Feast of Harvests/Feast of Weeks/Pentecost

The next feast is known by 3 different names: Feast of Harvests, Feast of Weeks, or Pentecost. Pentecost occurs 7 weeks after the Passover in the Hebrew month of Sivian (May/June). This feast commemorated the giving of the law. It also contained a day of first fruits for the fall. After Jesus is resurrected, He spends about 40 days ministering. 10 days after His ascension, the Holy Ghost baptizes the Church with new covenant law, on Pentecost. The timeline is confirmed in Acts 2 In the New Testament, we are told that God will write His law in our hearts (this occurs when we receive God into or lives and the Holy Spirit dwells in us).[3][4][5] Fulfillment of this feast stems from being baptized in the law on Pentecost.[6]

Again, in parallel, during the Old Covenant, the law was kept in the tabernacle or temple and relayed to the Israelites through the priests. The Israelites went to the priests with questions of the law and to atone for any sins against the law. Today, we go to Jesus with questions about the law and to repent of any sins we commit.
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Fall Feasts

Feast of Trumpets

The Feast of Trumpets, also known as Rosh Hashanah, occurred on the 1st of Tishri (September/October). This holy day represents the civil new year[7] (as opposed to the symbolic one God set to mark their exodus from Egypt); it was a summoning of repentance and heralding in the month that the Day of Atonement was celebrated. There is a debate as to how this feast will be fulfilled by Christ. Some believe He will not fulfill this feast until the end times.

The purpose of the Feast of Trumpets was to usher in the month of Tishri which also contained both the Day of Atonement and the Feast of Tabernacles. It announced the the coming feasts and readied the people for their celebration. This feast marked the closing phase or the latter phase of the religious traditions of the year.

Many attribute the fulfillment of the Feast of Trumpets to the rapture. Those who believe there will be a mysterious rapture before a 7 year tribulation (the discussion on the lack of Biblical support for this concept is forthcoming) generally assert that Christ will fulfill this feast by heralding in the tribulation with the rapture. Some believe the rapture will occur at the end of all things just before Jesus tosses Satan into the pit, just before the 1000 year reign of Christ. The same concept holds that Christ's entry heralds in the judgment day (a day which is likened to the feast of atonement).[11][12]

Many verses in scripture confirm that Jesus will in fact return with trumpets.
For the Lord himself shall descend from heaven with a shout, with the voice of the archangel, and with the trump of God: and the dead in Christ shall rise first:1 Thessalonians 4:16 KJV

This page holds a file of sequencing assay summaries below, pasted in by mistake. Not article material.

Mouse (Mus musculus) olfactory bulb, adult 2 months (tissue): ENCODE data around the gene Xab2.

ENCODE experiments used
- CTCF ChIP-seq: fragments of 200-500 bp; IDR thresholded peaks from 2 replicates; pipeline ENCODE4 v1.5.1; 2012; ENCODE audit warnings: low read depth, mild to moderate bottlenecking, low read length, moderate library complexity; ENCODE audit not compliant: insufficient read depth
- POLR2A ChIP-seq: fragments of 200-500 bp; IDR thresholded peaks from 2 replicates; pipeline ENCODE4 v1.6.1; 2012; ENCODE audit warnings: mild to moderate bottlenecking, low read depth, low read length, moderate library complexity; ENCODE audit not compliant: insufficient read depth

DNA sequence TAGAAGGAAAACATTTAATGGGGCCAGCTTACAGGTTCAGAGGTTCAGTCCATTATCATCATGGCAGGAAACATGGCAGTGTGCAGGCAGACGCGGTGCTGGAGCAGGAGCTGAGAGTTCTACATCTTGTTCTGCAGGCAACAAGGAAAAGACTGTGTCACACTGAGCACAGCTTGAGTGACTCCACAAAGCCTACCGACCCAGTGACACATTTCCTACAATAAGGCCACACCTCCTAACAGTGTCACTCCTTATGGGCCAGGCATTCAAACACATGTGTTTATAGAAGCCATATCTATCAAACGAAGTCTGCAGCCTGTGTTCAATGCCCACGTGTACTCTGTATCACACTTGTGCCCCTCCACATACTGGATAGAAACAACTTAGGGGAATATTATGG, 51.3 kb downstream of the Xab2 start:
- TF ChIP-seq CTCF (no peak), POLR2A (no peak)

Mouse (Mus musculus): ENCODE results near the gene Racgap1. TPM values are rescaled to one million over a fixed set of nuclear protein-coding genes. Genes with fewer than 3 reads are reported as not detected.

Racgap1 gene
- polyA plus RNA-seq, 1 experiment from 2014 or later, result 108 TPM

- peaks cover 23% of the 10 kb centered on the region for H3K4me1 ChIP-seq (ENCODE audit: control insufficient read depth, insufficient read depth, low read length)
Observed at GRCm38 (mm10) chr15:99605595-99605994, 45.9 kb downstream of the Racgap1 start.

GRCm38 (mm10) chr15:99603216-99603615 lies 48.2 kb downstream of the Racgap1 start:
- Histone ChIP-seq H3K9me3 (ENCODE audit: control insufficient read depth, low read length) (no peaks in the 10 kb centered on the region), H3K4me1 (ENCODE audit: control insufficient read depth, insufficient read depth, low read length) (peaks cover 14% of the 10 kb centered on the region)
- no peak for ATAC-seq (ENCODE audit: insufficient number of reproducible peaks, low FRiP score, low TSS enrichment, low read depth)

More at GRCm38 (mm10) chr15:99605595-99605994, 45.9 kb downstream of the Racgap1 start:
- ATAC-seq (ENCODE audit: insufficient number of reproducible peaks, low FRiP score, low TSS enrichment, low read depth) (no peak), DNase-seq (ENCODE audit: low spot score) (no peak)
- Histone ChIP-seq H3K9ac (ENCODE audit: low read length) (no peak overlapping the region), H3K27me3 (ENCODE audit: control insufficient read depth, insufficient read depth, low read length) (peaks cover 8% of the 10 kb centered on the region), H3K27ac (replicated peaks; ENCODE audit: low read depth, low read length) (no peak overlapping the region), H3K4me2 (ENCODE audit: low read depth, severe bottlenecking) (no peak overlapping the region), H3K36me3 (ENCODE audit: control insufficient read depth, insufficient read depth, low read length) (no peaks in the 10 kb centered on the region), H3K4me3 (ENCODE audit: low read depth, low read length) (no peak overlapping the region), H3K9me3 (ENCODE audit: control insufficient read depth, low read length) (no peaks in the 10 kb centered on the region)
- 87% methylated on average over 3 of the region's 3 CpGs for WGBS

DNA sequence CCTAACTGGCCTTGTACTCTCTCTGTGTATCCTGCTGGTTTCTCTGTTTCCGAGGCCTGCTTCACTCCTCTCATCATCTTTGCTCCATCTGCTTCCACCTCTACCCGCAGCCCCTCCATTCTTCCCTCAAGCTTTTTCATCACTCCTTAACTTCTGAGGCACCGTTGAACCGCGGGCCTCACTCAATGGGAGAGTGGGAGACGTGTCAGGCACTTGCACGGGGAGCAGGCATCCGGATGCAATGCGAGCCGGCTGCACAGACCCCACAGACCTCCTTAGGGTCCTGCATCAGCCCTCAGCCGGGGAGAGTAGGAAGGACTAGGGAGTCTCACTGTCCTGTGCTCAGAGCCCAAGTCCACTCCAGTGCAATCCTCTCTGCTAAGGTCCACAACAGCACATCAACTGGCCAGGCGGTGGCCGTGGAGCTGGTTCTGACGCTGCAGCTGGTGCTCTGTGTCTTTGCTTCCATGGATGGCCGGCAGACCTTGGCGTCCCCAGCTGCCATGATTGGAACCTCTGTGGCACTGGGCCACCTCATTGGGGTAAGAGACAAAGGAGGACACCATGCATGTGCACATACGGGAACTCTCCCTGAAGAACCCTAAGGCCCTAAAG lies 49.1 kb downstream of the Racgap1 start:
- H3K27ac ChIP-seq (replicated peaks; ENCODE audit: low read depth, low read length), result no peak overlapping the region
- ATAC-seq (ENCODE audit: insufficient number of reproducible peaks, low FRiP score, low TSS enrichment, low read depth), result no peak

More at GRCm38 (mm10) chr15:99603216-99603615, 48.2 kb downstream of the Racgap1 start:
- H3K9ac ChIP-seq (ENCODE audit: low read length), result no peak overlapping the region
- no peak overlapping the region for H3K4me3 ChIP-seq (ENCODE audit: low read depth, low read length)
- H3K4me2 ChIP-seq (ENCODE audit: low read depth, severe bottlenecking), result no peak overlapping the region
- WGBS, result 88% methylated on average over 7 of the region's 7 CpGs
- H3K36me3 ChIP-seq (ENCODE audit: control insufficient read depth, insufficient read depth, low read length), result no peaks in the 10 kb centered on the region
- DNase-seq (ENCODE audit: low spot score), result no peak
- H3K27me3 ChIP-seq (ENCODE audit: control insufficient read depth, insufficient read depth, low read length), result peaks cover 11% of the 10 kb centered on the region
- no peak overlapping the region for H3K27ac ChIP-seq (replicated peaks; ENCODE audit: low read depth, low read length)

And he shall send his angels with a great sound of a trumpet, and they shall gather together his elect from the four winds, from one end of heaven to the other.Matthew 24:31 KJV
I on the other hand, think the 7 trumpets of Revelation (Revelation 8-11) may be a more accurate fulfillment of the holy day. The Feast of Trumpets called people to repent, it was a final call to worship so to speak. After the trumpets blew they were to begin repenting for the day of atonement. If the trumpets of Jesus' return fulfill the holy day, there really isn't any time for us to repent or change our behavior. Contrarily, if we take the 7 trumpets to be that call to repentance, not only does it usher in Jesus' return, but it acts as a warning that the final day of judgment is coming.

An interesting point for the fulfillment of this feast is that just as the day and hour of Jesus' return is unknown, the day of feast of Trumpets was "unknown" as well.[10] Unlike the other feasts, it fell on the first day of the month. The Israelite calendar is lunar, thus the month changes at the appearance of the new moon. The Israelites would have to watch the sky for the appearance of the new moon to determine when the feast began. Similarly, Jesus instructs us to keep watch for His return.
Watch therefore, for ye know neither the day nor the hour wherein the Son of man cometh.Matthew 25:13 KJV
Some (Preterists) believe this feast was fulfilled in 70ad when the temple was destroyed.[8][9] Since Preterists believe everything in Revelation has already occurred, they interpret the feast as fulfilled in 70ad. I will discuss this view of interpretation in the "Studies" section of the blog as soon as possible (there's so much to talk about when it comes to the Bible, please be patient with me).